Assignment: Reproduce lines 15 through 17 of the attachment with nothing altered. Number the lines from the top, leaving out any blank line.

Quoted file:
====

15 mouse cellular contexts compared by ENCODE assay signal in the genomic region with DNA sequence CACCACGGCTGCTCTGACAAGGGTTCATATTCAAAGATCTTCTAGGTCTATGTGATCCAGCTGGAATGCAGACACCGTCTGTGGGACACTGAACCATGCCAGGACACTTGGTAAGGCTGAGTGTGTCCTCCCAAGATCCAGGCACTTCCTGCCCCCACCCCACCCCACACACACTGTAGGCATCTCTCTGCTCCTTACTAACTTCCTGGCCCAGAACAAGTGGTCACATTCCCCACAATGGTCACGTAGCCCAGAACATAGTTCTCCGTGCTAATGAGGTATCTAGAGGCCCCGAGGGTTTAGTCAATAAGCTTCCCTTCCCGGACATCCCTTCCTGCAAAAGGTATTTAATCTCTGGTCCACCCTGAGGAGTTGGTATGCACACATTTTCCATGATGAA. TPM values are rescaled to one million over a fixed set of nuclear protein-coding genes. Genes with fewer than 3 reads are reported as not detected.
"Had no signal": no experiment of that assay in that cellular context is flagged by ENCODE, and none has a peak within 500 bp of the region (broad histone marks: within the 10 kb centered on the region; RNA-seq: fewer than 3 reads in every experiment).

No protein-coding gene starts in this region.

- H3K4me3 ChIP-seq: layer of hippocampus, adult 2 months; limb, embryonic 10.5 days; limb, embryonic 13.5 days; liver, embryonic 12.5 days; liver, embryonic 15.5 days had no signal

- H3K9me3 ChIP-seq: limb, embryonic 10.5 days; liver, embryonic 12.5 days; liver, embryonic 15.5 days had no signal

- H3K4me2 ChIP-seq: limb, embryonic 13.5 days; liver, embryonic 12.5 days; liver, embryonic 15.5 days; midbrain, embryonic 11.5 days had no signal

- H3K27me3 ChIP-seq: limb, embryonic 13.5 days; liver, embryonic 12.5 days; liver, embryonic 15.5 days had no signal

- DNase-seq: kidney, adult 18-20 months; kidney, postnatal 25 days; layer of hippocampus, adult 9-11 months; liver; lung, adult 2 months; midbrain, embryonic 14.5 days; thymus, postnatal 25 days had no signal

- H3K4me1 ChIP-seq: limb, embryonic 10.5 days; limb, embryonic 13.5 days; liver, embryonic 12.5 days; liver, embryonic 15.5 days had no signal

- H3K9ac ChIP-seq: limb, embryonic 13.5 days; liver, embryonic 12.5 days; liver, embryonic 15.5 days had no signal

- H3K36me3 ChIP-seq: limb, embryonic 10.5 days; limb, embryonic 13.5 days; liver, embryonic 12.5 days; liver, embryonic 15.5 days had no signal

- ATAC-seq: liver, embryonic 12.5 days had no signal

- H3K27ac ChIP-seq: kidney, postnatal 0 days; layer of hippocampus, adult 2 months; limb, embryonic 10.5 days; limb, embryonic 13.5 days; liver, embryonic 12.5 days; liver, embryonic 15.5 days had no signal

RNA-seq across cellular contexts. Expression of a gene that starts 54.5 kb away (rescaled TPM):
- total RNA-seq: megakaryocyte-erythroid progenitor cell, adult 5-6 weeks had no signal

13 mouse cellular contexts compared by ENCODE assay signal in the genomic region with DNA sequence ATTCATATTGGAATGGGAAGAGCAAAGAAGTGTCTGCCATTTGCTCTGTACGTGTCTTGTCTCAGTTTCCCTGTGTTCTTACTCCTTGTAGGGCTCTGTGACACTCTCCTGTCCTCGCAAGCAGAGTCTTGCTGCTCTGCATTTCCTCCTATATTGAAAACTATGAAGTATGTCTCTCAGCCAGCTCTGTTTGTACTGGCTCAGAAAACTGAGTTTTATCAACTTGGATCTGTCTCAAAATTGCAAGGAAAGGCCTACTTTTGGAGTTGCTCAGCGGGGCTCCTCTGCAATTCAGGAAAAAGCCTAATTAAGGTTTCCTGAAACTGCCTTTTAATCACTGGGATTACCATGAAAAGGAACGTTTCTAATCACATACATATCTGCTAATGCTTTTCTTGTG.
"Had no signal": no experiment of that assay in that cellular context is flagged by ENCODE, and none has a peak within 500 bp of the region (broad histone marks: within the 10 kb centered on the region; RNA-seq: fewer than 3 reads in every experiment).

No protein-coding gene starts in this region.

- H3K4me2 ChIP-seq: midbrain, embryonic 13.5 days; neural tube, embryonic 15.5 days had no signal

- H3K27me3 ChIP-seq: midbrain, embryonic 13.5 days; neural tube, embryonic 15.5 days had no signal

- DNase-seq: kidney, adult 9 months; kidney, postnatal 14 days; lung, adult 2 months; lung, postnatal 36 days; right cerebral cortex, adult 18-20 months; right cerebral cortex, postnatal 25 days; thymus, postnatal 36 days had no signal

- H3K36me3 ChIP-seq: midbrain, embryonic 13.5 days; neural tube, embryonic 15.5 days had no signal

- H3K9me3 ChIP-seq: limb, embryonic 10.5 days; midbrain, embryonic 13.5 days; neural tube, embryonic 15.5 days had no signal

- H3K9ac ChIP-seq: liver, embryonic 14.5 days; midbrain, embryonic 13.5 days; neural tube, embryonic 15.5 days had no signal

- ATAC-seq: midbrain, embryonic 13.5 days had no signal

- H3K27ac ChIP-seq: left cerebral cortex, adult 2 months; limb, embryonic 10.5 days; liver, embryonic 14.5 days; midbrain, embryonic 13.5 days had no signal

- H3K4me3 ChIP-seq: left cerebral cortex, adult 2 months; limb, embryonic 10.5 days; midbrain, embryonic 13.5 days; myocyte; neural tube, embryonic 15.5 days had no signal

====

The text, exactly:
- total RNA-seq: megakaryocyte-erythroid progenitor cell, adult 5-6 weeks had no signal

13 mouse cellular contexts compared by ENCODE assay signal in the genomic region with DNA sequence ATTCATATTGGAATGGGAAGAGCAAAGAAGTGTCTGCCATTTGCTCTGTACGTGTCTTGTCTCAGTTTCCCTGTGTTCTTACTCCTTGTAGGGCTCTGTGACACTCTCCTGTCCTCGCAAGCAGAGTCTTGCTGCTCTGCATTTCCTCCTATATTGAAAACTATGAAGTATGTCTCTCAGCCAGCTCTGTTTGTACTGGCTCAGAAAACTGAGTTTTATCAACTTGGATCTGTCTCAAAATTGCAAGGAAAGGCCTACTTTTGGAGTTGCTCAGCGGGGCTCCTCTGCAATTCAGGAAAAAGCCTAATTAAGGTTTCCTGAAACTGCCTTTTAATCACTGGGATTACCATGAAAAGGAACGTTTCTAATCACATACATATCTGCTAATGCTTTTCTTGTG.
"Had no signal": no experiment of that assay in that cellular context is flagged by ENCODE, and none has a peak within 500 bp of the region (broad histone marks: within the 10 kb centered on the region; RNA-seq: fewer than 3 reads in every experiment).